Senator Bernie Sanders (I-Vt.) proposed legislation (S. 1138, "Prize Fund for HIV/AIDS Act") to make AIDS drugs cheaper in the United States. He would eliminate patents for AIDS drugs but give prizes to the companies that discover and develop them. His bill aims "[t]o de-link research and development incentives from drug prices for new medicines to treat HIV/AIDS and to stimulate sharing of scientific knowledge." I commented on this proposal in a previous blog.
Under this legislation, the U.S. government would fund the so-called Prize Fund for HIV/AIDS by an annual amount equal to 0.02 percent of the gross domestic product, or approximately $3 billion per year. According to Sanders, the total market for HIV drugs in the U.S. is currently $9 billion. Sanders' bill would therefore cut the funds available to pharmaceutical companies by a factor of three. Of course, these companies would save on sales and marketing expenses--they would no long market these drugs--but sales and marketing expenses for HIV drugs are relatively small compared to other drugs and someone--the government--would need to pick up the slack for educating physicians about the availability and proper usage of HIV medicines.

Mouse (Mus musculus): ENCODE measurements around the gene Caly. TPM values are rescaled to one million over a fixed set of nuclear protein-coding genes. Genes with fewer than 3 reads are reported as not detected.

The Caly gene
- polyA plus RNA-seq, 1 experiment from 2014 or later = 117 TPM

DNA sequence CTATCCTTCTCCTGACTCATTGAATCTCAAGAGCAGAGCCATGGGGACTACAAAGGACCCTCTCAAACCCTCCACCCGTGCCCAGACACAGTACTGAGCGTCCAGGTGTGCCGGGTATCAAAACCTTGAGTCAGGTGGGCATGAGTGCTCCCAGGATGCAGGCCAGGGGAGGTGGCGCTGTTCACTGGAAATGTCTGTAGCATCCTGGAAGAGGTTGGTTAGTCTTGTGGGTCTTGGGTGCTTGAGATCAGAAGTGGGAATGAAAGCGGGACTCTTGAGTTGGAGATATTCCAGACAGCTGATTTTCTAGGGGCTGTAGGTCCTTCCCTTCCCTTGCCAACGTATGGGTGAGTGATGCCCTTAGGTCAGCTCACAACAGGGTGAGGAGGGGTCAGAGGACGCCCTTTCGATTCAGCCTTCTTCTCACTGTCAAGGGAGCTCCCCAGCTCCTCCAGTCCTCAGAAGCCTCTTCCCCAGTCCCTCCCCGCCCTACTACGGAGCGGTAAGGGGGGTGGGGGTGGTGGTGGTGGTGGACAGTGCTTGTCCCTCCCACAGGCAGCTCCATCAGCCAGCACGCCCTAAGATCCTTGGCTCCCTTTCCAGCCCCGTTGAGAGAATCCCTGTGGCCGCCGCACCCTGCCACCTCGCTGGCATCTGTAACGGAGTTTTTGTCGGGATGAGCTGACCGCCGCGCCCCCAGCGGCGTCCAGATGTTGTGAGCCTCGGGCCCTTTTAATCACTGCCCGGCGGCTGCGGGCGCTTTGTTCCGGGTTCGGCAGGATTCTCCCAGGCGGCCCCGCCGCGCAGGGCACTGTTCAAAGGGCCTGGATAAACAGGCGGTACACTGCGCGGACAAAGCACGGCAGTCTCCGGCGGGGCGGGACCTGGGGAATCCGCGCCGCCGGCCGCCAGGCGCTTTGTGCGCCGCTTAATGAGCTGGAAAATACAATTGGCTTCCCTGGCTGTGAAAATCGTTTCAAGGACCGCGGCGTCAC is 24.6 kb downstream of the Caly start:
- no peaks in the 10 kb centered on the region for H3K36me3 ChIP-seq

So in one bold stroke, to solve the problem that HIV drugs are "too expensive," Sanders would cut revenues by 67 percent. Why stop there? Why not make the prize fund mere millions or even thousand of dollars? Look at how much money we would save. "Here's your prize of $873, Gilead Sciences, for developing a new nucleotide reverse transcriptase inhibitor. Thank you."
There's one obvious thing Sanders is missing. He opens his bill with a description of the devastation brought by the AIDS epidemic. The HIV virus is the problem and HIV drugs are the solution. We can't forget that HIV was seen as a death sentence in the 1980's and early 1990's while HIV is now treated as many other chronic conditions. What changed? HIV drugs. Who developed these drugs? Pharmaceutical companies. Why? To help patients and to make money. And even if the objective was purely to help patients, the money was needed to make it happen. If the objective was merely to make money, these companies still ended up helping patients.
It is in everyone's interest to give drug companies a sufficient incentive to invest in new HIV/AIDS drugs to produce next decade's better medicines to combat the AIDS epidemic. It is hard to imagine how Sanders' proposal would accomplish this when it reduces financial rewards by a factor of three. How would Sanders react to a proposal to reduce congressional salaries, benefits, and budgets by 67 percent?